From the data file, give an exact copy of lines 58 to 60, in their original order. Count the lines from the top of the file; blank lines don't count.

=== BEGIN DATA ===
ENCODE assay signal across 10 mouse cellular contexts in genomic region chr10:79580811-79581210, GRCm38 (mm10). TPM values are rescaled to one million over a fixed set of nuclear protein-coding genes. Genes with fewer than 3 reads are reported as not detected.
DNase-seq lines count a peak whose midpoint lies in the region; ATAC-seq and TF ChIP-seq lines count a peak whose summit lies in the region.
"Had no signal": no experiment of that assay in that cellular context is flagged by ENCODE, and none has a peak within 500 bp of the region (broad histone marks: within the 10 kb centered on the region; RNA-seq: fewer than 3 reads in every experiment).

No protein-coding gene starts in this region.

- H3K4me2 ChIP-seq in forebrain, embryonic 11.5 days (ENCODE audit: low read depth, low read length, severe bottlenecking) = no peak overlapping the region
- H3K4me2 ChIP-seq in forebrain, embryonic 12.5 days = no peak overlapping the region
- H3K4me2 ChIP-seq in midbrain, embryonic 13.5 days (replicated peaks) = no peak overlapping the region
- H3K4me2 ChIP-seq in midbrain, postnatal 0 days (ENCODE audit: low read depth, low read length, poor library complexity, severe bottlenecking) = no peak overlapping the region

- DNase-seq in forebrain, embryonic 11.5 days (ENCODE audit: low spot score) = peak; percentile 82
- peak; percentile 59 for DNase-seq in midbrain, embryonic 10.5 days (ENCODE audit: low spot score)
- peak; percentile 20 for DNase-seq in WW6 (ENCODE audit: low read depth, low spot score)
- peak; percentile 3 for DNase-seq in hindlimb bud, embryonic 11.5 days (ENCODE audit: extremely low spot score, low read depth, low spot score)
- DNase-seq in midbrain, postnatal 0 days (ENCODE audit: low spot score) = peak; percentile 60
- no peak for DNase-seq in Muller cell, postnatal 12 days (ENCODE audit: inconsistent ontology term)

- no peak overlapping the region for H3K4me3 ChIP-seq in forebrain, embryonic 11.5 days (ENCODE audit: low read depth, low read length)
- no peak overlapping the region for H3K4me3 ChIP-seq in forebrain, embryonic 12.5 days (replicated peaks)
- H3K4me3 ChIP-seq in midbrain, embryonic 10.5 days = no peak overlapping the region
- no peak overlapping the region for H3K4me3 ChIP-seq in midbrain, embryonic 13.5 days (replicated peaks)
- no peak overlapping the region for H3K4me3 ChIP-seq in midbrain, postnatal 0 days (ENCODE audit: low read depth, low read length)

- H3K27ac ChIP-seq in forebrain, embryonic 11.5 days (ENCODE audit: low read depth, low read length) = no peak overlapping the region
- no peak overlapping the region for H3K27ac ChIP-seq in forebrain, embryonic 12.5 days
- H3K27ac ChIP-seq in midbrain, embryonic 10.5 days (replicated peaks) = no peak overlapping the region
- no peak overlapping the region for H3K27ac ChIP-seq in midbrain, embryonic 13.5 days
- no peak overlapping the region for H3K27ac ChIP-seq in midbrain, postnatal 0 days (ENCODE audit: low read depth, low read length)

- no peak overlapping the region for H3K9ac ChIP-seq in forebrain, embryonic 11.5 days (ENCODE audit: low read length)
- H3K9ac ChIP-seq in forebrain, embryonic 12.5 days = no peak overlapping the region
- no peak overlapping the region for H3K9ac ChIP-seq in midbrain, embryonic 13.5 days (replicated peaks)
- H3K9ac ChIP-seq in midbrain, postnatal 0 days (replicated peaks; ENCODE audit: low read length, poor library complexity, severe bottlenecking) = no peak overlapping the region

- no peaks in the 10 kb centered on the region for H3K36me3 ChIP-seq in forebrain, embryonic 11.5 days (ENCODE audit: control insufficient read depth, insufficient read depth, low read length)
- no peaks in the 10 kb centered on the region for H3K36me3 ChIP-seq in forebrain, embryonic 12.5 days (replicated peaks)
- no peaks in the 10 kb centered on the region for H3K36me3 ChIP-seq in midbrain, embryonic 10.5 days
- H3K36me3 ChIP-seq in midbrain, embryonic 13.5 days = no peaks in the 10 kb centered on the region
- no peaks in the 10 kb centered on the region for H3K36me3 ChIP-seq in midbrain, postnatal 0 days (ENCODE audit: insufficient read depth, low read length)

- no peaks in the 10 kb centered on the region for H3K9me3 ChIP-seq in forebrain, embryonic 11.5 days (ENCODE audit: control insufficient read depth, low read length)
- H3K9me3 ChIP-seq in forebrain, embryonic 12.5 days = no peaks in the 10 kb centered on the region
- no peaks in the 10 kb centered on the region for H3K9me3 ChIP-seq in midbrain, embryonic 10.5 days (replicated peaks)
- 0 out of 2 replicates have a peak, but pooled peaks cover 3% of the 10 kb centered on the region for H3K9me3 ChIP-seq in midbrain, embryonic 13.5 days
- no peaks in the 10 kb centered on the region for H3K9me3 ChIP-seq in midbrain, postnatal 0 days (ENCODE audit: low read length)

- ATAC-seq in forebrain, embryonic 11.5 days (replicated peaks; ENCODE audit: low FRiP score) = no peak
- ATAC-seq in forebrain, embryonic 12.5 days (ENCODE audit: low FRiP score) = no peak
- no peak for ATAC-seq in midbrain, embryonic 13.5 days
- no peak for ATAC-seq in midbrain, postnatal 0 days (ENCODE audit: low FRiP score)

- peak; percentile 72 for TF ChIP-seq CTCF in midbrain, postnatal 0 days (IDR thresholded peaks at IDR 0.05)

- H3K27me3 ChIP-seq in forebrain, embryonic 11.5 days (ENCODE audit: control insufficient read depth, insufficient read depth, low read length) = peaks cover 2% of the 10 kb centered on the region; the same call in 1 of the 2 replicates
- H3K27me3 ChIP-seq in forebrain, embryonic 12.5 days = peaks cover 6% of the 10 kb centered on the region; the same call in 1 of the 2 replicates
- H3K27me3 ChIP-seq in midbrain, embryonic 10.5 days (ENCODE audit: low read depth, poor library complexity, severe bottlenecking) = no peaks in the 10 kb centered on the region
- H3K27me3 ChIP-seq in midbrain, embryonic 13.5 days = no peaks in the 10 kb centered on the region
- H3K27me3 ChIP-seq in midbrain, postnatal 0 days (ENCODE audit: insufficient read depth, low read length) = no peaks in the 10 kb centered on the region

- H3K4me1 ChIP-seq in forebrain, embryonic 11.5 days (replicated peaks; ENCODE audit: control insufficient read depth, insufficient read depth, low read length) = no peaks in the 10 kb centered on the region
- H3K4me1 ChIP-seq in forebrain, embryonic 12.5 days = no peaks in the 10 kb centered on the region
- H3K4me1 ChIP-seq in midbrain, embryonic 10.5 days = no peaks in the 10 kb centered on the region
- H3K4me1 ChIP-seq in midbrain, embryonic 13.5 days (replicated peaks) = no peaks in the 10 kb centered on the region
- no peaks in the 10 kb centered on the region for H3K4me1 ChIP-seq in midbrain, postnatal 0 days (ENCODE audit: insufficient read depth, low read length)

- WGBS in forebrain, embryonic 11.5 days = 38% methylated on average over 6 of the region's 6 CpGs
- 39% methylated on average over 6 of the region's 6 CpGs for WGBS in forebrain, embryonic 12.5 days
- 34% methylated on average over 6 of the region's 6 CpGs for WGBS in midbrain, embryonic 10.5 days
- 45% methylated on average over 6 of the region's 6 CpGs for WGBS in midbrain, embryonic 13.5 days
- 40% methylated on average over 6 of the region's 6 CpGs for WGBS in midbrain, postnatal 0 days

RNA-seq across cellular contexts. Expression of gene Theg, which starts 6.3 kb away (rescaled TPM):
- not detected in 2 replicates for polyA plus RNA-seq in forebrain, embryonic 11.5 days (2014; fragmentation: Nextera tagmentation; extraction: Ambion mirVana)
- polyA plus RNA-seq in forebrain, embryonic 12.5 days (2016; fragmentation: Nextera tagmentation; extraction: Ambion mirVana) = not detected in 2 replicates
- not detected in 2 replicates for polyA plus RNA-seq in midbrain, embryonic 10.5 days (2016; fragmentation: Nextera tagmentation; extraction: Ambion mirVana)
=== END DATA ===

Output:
- 40% methylated on average over 6 of the region's 6 CpGs for WGBS in midbrain, postnatal 0 days

RNA-seq across cellular contexts. Expression of gene Theg, which starts 6.3 kb away (rescaled TPM):
- not detected in 2 replicates for polyA plus RNA-seq in forebrain, embryonic 11.5 days (2014; fragmentation: Nextera tagmentation; extraction: Ambion mirVana)